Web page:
Teenage chaos crashes like a wave
Novel explores tragedy of young people’s decisions
Jeff Beamish Oolichan Books
In his debut novel, Sneaker Wave, Vancouver journalist Jeff Beamish peels back layers of teenage chaos to show the tragedy that ensues when young people make terrible decisions.
Being 17 can be tough, and Beamish hurls a great deal at Brady Joseph, who lives in a small town on the Washington state coast. The deck is stacked against Brady and his two friends, Sam and Luke. When he is five, Brady witnesses his father’s suicide and tries to tell people that it was an accident.
Fast forward 12 years in an abandoned house full of drunk and stoned teenagers to another tragedy, which Brady again tries to say is an accident. The three boys and Sarah, Brady’s troubled and manipulative girlfriend, band together in an attempt to protect themselves after neighbour Tom Opal, who complains about the party, ends up dead.
Beamish ably shows how confused young people can be. Brady is a thoughtful guy who tries to see his way out of the mess, but his limited prospects and peer pressure don’t help. And none of the three boys has a parent he can confide in. Brady’s mother loves him but isn’t the most responsible person. Sam’s parents are Jehovah’s Witnesses and while he lives with them, he tends to steer clear of family life. Luke’s family situation is the worst, and he copes with violence.
One strength of the novel is that it doesn’t blame ineffectual parents or social class for the disasters of the children. Obviously, lousy parents don’t help, but Sarah comes from a prosperous family. And her parents try to do whatever they can, although nothing works.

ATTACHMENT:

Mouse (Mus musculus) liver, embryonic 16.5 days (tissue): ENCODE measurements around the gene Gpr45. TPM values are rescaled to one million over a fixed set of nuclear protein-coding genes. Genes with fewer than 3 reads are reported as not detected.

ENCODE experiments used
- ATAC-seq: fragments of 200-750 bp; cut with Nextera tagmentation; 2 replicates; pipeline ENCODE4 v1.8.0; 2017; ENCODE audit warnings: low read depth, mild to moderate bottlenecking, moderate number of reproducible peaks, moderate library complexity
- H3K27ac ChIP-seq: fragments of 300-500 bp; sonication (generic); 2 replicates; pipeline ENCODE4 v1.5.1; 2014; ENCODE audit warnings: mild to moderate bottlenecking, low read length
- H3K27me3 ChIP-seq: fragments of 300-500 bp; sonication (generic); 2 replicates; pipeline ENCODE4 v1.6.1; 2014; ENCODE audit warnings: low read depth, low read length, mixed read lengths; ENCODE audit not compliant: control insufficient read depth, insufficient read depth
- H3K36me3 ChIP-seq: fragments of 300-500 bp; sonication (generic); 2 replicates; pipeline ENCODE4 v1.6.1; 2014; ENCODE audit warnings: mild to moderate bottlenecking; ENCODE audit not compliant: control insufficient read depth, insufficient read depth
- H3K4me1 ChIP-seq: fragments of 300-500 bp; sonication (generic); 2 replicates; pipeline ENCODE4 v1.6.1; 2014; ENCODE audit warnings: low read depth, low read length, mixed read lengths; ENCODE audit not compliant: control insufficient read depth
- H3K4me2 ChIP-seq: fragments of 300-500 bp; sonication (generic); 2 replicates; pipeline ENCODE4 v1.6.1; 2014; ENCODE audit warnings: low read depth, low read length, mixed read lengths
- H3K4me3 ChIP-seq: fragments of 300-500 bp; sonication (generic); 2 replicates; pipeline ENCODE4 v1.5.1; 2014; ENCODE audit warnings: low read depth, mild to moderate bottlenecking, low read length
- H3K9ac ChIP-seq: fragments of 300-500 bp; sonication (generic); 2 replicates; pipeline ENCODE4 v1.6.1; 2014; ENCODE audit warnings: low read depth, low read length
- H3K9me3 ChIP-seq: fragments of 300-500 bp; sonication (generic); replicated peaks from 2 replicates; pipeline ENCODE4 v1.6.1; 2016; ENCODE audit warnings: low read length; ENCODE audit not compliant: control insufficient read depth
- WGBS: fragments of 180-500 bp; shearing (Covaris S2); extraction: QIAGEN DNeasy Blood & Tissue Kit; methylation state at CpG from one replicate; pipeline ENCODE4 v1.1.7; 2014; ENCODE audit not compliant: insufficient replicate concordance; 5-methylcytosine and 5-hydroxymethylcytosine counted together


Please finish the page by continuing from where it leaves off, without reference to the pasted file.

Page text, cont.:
Sex, drugs and alcohol are feeble Band-Aids for the pain of these teenagers before Opal’s death; and afterward, nothing really works. The novel shows how these four try to go on with their lives while living under a storm cloud of suspicion.
For much of the novel, Beamish effectively maintains suspense about what really happened the night tragedy strikes Opal. But as their lives decay, the intense rot begun that night works its way to the surface.
The Sneaker Wave works smoothly as a symbol. The huge unexpected wave that crashes on the shore, potentially dragging someone out to sea, is like the moment of the bad choice. It’s easy to see how teenagers get caught in their own web of deceit, and then how they pay for it for years.
The beautiful landscape of the Pacific Northwest is central to the novel. Brady’s father jumps off a bridge, and Brady likes to jump off a cliff. Brady’s playful jumps into the ocean not only mirror his father’s suicide, but also demonstrate his desire for purification.
The guilt the four teens bear, due to the burden of secrecy, snakes through their lives relentlessly. And how it all plays out makes sense. Beamish handles his material effectively and sensitively.